Here's where we're headed economically and socially in America.
There will be two stores, a department store and a discounter - probably Macy's and Wal-Mart - that will compete with a million specialty stores selling each item from those stores or high-end stuff most Americans can't afford.
There will be one airline, LMS: Last Man Standing.
There will be one TV network, owned by the nation's largest corporation, with 500 partners that show reruns.
There will be one national school system of neighborhood schools, so Americans will stop using our children as tools for desegregation.
There will be one restaurant, a chain that offers 31 cuisines like Baskin Robbins and its 31 flavors. But that restaurant will compete with thousands of small single-cuisine restaurants.
There will be one national network of art museums and no history museums because we will have decided that our pasts don't matter.
Corporations will get naming rights to national monuments, because we, after all, will have stopped caring about history. So there will be the Enron George W. Bush Memorial and the Halliburton Dick Cheney Iraq War Memorial. Millions will visit the Burger King Thomas Jefferson Memorial. But not one person will sadly shake their head at the frivolity of it.
We can't fight the monolithic, monopolistic one-original-thought trend that we've embraced. The takeovers and consolidations will make us an imploding single entity, one nation under Macy's. But beneath that entity will be a splintering that will take us farther from each other.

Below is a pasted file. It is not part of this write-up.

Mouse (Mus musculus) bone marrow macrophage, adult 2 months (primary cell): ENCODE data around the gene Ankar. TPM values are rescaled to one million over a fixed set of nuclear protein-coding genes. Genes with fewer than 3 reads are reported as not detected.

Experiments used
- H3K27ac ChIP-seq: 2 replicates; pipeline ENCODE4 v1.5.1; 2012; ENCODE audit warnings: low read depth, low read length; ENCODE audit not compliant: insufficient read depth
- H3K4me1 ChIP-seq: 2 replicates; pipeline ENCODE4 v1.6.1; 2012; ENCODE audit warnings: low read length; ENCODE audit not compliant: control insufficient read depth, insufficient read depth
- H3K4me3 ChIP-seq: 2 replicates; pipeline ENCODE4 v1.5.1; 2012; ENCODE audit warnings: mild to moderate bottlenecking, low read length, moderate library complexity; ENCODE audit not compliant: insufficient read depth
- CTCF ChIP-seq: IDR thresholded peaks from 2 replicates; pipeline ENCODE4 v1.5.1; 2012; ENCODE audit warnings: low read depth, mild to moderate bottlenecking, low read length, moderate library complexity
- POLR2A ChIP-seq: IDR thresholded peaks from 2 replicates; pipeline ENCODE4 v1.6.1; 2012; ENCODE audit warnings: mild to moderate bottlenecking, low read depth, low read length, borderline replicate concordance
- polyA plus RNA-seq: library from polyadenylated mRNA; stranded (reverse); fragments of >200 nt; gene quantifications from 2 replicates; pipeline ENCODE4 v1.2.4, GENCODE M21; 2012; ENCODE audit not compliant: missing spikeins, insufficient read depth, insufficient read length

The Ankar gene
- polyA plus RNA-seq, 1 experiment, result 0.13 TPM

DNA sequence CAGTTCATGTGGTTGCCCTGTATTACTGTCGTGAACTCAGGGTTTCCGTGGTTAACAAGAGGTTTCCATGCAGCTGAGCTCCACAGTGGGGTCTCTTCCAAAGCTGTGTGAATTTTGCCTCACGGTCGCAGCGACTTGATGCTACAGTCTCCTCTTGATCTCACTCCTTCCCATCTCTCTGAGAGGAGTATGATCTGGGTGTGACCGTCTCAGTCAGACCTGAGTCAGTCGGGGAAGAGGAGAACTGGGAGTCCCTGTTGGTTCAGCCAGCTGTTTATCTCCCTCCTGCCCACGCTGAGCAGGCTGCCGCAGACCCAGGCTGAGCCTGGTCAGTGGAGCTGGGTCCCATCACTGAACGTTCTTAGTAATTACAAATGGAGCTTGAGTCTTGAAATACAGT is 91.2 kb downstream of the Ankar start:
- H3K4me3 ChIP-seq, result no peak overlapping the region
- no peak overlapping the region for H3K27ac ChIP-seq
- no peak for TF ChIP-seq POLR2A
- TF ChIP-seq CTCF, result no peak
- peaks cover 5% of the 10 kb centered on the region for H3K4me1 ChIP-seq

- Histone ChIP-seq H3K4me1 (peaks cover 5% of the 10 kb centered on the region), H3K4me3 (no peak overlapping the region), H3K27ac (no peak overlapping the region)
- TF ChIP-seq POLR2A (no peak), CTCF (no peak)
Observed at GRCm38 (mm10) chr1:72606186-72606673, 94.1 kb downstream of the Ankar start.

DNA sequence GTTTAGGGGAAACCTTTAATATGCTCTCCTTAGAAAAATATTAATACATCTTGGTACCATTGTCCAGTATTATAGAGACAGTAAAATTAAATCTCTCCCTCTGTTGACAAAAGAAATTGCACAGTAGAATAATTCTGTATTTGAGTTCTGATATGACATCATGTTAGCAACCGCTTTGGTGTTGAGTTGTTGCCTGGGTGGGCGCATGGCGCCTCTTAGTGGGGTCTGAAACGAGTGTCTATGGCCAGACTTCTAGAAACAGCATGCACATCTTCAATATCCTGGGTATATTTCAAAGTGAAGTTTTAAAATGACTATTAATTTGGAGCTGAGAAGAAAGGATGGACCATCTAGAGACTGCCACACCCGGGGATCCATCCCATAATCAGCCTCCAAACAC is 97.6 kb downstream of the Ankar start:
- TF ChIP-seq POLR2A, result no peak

This rant isn't totally spawned by the news that Federated Department Stores, which owns Macy's and Marshall Field's, will turn all the stores into Macy's. I like Macy's. But I lament the death of originality, of personality, of department stores.
America once had hundreds of independent department stores, said Howard Davidowitz, chairman of Davidowitz & Associates, a national retail consulting and investment banking firm in New York. Now it has a handful.
"For the last 35 years, I traveled the country, and I went to many department stores all over where the owner's name was on the store," he said. "For example, Mr. Gimbel owned Gimbel's. Orbach's! I knew Nathan Orbach ... Now they're basically all gone ... It's astounding to see the dimensions of this. We've arrived. We're not getting there. We're here."
Stores that didn't heed "the whisper of the consumers," he said, are either out or going out of business.
I still want the store where I could buy my special Easter outfit on one floor, sheets on another and a radio on my way out. Sears is getting there, but soon I'll have to stop at one store for the suit, a shoe store for the pumps, the gadget store for electronics, the jewelry store for the right earrings. You get the picture.
If variety's the very spice of life, as 18th-century author William Cowper said, you'll need a lot of gas to get it.
- Rochelle Riley is a columnist for the Detroit Free Press. Her e-mail address is firstname.lastname@example.org.